Therapeutic Model

We endeavour to promote and develop a culture based on empowerment, acceptance and learning. This is supported by a needs driven child centred approach to care management.

All foster carers and staff at Fairways care are supported to work together to translate the core principles into practice, assisted by high quality training.

The training program is grounded using psychodynamic theory, but making good use of attachment theory, systemic theory and ensuring staff are up to date with the developing importance that neuroscience has to play in our understanding of child development.


The overall therapy model for Fairways Care is the relationship model. This model places emphasis on the development of safe secure relationships that enable all foster carers and staff to respond to the emotional, physical and spiritual needs of the child, their foster home, school or residential setting. The medium of the therapeutic relationship is essential to create the fundamental safety and security needed to establish trust and development.

The Therapeutic Relationship

The relationship is central to the patient orientated approach. Within the context of the treatment there is an opportunity to address emotional and social issues deriving from past dysfunctional relationships. There are specific skills required around establishing and maintaining consistent healthy relationships in a therapeutic childcare setting.The adults who are presenting this model in practice need to understand the key elements of what a therapeutic relationship is based upon.

  • Unconditional Acceptance
  • Empathy
  • Attending & Listening
  • Open Questioning
  • Reflection
  • Silence
  • Physical and Behavioural Techniques
  • Concreteness
  • Professionalism
  • Warmth and Being Genuine

The three core principles

1. All foster carers and staff engaging and partaking in the key elements of the therapeutic relationship in order to promote and enhance their understanding of, and ability to deliver a psychodynamic approach.
2. The development of a reflective culture at all levels and in all disciplines is paramount
3. Collaborative working is central to a high quality treatment environment

A psycho-dynamic approach can be described as trying to support an individual to change from within, that is to see their behaviours as symptoms of the inner conflict and to try and address the causes of the symptoms rather than to rectify the behaviours. This approach is used to understand children’s behaviours as communications of unmet needs.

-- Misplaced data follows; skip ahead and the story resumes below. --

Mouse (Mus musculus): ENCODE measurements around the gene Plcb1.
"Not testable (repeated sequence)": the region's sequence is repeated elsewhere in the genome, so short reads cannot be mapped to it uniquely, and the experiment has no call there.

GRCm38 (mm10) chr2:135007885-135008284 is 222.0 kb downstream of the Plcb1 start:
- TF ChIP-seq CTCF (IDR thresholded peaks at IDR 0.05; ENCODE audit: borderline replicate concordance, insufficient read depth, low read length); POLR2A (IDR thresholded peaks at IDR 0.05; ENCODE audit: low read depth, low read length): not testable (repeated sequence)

It is through the examination of the communication that children present through their behaviour that themes begin to emerge and their underlying needs can be identified.
The emotional impact of this work is considerable, and it is only through a high level of mutual support acknowledging and understanding these processes that foster carers and staff are able to continue working effectively. Reflective practice within the organisation enables staff to question their own reactions and behaviours and also that of their colleagues with the aim of improving practice leading to a greater understanding of the children’s behaviour.
This reflective culture at the heart of the various teams and departments in the organisation is an essential part of the organisation. This encourages children to develop reflective skills enabling them to explore and understand the impact for them of living and learning alongside one another.
The sharing of the impact of the work leads to collaborative working, but further to this Fairways is conscious of the potential splits between departments and teams and so tries to combat this by actively engaging in collaborative work. The therapeutic approach is well-known for having inclusive meetings. Fairways care encourages open communications at all times, paying due care to the sensitivity of those present. Difficult subjects are encouraged to be talked about with parents and other professionals. These three core principles are closely interlinked, and directly look after the wellbeing of staff and children, it is by paying careful attention to staff needs (through support structures, training and individual team and departmental relationships) that the children’s needs can best be met.